Bitcoin’s value is determined only by market demand. It is not supported by any tangible assets or government. It is therefore a high-risk investment that can see its value fluctuate widely.

Currency plays an important role in the economy as it serves as both a medium for exchange and a store value. 

 

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What is Yield? How to Calculate

Learn the basics of investment yield, definition of yield, and how to calculate the percentage yield formula for bonds and stock dividends.

CONCEPTS

Use this video lesson on the topic to discuss the financial terminology and basic economic and related concepts of

  • Yield
  • Investment Return
  • Bonds
  • Stocks

PROCEDURE

Hand out the worksheet below (see the GET LESSON button near the bottom of the page).

Show students the video and have and have them complete the worksheet.  Then have a discussion about what things they and their family may do to prepare for a recession. Review the questions on the worksheet.

What is Yield?

GRADE LEVEL

9-12th grades. Adult Education.

TIME REQUIRED

45 minutes

 

What is Yield?

Yield refers to the amount of income that an investment generates over time. It is calculated by adding interest or dividends to the investment and then dividing it by the investment’s value. It is usually expressed in an annual percentage and does not include capital gains.

However, it is important not to confuse yield and return. The return on investment, or ROI, is usually referred to as profit and loss, and that is not the same as yield. There are a few different contexts where yield can be used. It is possible to define yield in a more precise way if a qualifier is added to it, such as current yield, dividend yield, or yield until maturity. Common investments used for calculating yield are stocks, bonds, and real estate.

So how do we calculate Yield? Simply put, the percent yield formula calculates the annual income-only return of an investment by putting income in the numerator, and cost (or market price) in the denominator.

Yield = Annual Income/Investment Value

We then use this formula doing the following steps to calculate yield:

  • Calculate the initial investment or market value of the stock or bond.
  • Calculate the amount of income from the investment.
  • Divide the market value by your income.
  • Multiply this number by 100.


Bonds have an interest yield

Bond investors receive income in the form coupon payments. These can vary in frequency, but are usually semi-annual. Bonds may make things more difficult because there are many ways to calculate bond yield. This depends on factors like how long the bond is held, the coupon or interest rate and whether it is fixed or variable.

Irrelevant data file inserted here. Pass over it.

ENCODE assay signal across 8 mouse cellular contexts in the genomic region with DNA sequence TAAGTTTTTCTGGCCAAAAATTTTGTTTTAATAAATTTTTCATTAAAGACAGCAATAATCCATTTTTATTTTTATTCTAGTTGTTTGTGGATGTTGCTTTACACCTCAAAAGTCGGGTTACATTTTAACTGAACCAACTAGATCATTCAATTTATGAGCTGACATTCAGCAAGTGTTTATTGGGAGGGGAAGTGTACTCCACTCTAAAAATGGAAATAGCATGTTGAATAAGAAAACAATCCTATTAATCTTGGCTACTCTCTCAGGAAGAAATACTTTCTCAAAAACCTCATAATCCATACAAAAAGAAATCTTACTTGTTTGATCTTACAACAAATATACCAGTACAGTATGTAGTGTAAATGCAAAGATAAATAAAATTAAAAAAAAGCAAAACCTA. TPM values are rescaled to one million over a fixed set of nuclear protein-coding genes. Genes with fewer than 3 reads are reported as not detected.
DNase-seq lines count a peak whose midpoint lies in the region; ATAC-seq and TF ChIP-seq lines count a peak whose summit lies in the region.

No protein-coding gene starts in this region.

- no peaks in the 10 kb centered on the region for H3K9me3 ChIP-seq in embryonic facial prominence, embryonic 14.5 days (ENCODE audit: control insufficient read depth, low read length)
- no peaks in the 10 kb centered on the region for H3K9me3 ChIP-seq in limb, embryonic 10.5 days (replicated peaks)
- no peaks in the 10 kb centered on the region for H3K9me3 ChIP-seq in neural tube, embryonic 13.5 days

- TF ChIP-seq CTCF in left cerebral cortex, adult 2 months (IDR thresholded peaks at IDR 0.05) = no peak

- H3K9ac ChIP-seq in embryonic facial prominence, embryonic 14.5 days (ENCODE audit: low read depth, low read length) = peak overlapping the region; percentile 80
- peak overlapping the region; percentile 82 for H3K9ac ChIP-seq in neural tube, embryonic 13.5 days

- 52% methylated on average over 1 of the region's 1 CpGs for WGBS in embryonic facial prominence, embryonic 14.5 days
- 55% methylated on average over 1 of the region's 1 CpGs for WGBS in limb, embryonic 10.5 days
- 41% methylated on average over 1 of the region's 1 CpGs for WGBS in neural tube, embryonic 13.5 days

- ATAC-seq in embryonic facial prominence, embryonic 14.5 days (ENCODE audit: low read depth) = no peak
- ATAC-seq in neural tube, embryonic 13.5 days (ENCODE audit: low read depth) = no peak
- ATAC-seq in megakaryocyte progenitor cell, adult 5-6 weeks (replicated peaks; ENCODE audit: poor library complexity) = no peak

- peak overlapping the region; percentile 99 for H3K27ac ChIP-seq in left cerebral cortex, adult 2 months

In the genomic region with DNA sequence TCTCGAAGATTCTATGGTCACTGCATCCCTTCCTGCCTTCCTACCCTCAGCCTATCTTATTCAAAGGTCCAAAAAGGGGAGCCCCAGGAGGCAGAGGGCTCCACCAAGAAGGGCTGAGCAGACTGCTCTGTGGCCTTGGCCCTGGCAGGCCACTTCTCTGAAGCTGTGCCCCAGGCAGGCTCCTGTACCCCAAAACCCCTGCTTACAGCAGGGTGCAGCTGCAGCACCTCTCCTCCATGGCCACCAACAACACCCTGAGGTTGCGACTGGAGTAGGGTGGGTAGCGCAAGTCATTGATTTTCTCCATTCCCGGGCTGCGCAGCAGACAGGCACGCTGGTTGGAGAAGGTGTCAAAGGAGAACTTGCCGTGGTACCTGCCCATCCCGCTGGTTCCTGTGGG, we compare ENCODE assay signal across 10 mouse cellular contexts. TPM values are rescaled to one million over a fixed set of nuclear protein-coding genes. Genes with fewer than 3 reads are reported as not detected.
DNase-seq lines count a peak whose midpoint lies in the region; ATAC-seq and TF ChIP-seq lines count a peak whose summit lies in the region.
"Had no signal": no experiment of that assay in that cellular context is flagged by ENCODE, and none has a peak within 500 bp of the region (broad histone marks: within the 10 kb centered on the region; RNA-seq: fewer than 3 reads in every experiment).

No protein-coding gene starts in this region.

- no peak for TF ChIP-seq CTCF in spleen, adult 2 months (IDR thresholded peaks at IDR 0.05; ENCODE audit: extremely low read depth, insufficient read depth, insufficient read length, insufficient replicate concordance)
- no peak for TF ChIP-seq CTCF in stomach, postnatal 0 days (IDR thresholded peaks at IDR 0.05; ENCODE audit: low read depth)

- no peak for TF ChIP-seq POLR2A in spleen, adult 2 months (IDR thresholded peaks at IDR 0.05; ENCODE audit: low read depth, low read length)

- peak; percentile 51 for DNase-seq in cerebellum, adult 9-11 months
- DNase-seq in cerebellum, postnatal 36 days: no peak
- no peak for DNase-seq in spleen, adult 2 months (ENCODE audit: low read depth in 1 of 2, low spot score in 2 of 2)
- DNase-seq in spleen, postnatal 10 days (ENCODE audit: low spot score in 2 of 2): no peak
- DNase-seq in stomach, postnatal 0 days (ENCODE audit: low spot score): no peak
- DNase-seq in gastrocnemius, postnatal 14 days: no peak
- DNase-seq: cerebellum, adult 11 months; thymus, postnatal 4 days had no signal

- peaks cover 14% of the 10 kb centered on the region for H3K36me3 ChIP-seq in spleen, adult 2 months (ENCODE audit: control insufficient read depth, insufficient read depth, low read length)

Example:

Let’s say you want to save your money and decide you wish to buy bonds.  You want to buy a government bond with a coupon of 5% and it currently costs $900.  What is the yield of the bond?

Answer:

5.00% x 1000 = $50.00 per year for each bond.

$50.00 / 900 = .056 x 100 = 5.56%

Dividend Yield (Stocks)

Dividends are the source of income for stockholders. Although the frequency of dividends varies, it is often quarterly. Stockholders get yields from stocks. Dividends are a form of income that is paid over a regular period. Dividends can be used to calculate yield.

Let’s take a look at the percent yield formula for dividend-paying stocks by using an  example.

Example: 

You want to buy a stock that is priced at $100.  The quarterly dividend is $1.00 per share.  What is the current dividend yield?

Answer:

$1.00 x 4 = $4.00 annual dividend

$4.00 / $100 = 0.04

.04 x 100 = 4.0 %

The current dividend yield is 4%.

 

It’s not difficult to calculate the yield of an investment’s value with some basic math.  Learn to calculate yield so you can understand the income you get from your investments.

 

 

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How to Prepare for a Recession

Learn the basics of how to prepare yourself for a recession, economic loss, or potential job loss. Learn important steps and tips to help prepare and protect yourself for a decline in the economy, a layoff, job loss, unemployment, or other related event.

CONCEPTS

Use this video lesson on the topic to discuss the financial terminology and basic economic and related concepts of

  • Recession
  • Saving
  • Spending
  • GDP
  • Debt
  • Budgeting

PROCEDURE

Hand out the worksheet below (see the GET LESSON button near the bottom of the page).